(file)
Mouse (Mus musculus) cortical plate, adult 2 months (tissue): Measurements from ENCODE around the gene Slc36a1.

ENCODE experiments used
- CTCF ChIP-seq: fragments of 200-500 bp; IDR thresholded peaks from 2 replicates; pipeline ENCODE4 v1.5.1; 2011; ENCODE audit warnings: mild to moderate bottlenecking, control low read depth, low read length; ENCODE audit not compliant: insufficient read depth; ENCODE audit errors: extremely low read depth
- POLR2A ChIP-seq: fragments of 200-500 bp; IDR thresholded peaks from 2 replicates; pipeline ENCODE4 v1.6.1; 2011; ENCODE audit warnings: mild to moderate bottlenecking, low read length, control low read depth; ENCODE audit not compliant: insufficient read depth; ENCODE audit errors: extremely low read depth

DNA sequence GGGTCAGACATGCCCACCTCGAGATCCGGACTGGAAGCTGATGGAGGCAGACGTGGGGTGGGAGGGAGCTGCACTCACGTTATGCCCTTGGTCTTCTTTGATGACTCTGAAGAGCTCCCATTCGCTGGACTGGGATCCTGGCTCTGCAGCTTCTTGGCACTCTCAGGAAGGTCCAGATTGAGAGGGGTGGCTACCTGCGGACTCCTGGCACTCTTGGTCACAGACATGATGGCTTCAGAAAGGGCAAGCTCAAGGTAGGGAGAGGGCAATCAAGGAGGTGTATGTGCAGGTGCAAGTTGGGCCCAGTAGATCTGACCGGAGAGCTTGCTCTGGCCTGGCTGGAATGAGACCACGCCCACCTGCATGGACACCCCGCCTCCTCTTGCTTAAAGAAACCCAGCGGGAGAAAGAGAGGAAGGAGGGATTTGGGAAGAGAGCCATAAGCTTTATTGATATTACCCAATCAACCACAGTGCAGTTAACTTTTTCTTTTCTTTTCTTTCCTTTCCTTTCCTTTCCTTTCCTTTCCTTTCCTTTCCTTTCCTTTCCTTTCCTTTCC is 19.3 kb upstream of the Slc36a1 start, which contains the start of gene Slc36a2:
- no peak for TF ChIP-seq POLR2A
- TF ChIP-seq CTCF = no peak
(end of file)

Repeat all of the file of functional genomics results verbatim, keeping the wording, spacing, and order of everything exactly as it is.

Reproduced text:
Mouse (Mus musculus) cortical plate, adult 2 months (tissue): Measurements from ENCODE around the gene Slc36a1.

ENCODE experiments used
- CTCF ChIP-seq: fragments of 200-500 bp; IDR thresholded peaks from 2 replicates; pipeline ENCODE4 v1.5.1; 2011; ENCODE audit warnings: mild to moderate bottlenecking, control low read depth, low read length; ENCODE audit not compliant: insufficient read depth; ENCODE audit errors: extremely low read depth
- POLR2A ChIP-seq: fragments of 200-500 bp; IDR thresholded peaks from 2 replicates; pipeline ENCODE4 v1.6.1; 2011; ENCODE audit warnings: mild to moderate bottlenecking, low read length, control low read depth; ENCODE audit not compliant: insufficient read depth; ENCODE audit errors: extremely low read depth

DNA sequence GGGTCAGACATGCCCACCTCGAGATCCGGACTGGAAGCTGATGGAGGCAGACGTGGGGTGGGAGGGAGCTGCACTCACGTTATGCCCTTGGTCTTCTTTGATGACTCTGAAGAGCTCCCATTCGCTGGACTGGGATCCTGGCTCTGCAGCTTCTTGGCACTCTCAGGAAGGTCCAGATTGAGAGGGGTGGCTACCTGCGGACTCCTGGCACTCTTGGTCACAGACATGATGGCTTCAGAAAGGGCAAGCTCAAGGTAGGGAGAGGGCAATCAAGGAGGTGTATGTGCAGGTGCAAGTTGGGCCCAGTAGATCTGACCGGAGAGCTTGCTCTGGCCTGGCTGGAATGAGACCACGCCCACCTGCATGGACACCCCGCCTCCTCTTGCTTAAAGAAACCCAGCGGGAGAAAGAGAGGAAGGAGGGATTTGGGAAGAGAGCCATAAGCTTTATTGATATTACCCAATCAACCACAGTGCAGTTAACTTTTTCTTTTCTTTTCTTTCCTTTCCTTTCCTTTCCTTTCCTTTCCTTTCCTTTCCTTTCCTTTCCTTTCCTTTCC is 19.3 kb upstream of the Slc36a1 start, which contains the start of gene Slc36a2:
- no peak for TF ChIP-seq POLR2A
- TF ChIP-seq CTCF = no peak